Answer to Question #245498 in Cell Biology for jdleblanc23

Question #245498

Malignant tumors are sometimes treated with drugs that halt mitosis, and thus stop the production of new cancer cells. Two such drugs, vincristine sulfate and vinblastine sulfate, interfere with the formation of spindle fibers. How could this action halt mitosis? Antibiotics such as mitomycin C and inorganic compounds such as cis-platinum also can be used to stop the growth of tumors. These drugs interfere with DNA synthesis in treated cells. How could this action halt mitosis?

Expert's answer

Cancer results from uncontrolled cell division, which occurs due to mutations in genes. The three types of skin cancer are: Basal cell carcinoma, Squamous cell carcinoma and Melanoma. The common causes of skin cancer are exposure to UV-radiation and carcinogens, etc.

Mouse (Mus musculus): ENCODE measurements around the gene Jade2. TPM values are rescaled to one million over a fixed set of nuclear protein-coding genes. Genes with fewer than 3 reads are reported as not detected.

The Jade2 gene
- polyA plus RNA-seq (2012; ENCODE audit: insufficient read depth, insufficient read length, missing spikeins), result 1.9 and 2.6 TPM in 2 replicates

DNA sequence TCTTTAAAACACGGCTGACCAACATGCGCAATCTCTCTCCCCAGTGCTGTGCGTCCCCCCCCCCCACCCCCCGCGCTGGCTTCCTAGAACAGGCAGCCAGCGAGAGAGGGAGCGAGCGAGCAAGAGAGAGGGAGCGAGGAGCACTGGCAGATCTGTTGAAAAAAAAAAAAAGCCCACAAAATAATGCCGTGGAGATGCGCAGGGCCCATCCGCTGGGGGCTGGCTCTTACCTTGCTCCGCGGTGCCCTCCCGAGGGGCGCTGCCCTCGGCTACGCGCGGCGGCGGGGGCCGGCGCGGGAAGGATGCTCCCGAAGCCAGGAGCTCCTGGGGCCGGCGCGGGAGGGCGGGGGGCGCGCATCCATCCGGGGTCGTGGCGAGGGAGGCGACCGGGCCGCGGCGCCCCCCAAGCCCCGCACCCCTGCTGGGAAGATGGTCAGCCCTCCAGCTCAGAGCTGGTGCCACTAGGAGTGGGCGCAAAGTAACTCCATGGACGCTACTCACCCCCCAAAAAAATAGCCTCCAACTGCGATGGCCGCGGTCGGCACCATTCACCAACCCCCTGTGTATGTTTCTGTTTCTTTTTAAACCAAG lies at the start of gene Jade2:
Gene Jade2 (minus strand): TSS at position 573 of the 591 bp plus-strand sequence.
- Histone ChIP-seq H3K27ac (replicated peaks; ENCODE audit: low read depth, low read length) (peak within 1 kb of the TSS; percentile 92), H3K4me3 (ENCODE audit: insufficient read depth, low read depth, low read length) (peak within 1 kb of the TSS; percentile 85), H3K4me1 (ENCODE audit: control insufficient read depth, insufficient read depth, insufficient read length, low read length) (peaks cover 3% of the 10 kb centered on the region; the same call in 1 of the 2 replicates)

Vincristine (vinca alkaloids), is marketed under the trade name of Oncovin and it is also called leurocristine. This drug mostly used for the treatment of acute myeloid and lymphocytic leukemia.

Vincristine and vinblastine can easily diffuse into the cells, so it interferes at the metaphase of the cell cycle by binding with tubulin proteins and stop the segregation of chromosomes thus, block cancer cells' “mitosis process”. Therefore, that particular cell will be driven into apoptosis. Although it has minor side effects, namely nausea, vomiting, abdominal discomfort, and dose-related bone marrow depression.

Mitomycin C and cis-platinum can cause inhibition of DNA synthesis by N-alkylation of nitrogen bases in DNA thus, crosslinking occurs at the time of DNA synthesis. This mechanism is leading to inhibition of tumor cell division due to lack of required protein synthesis.

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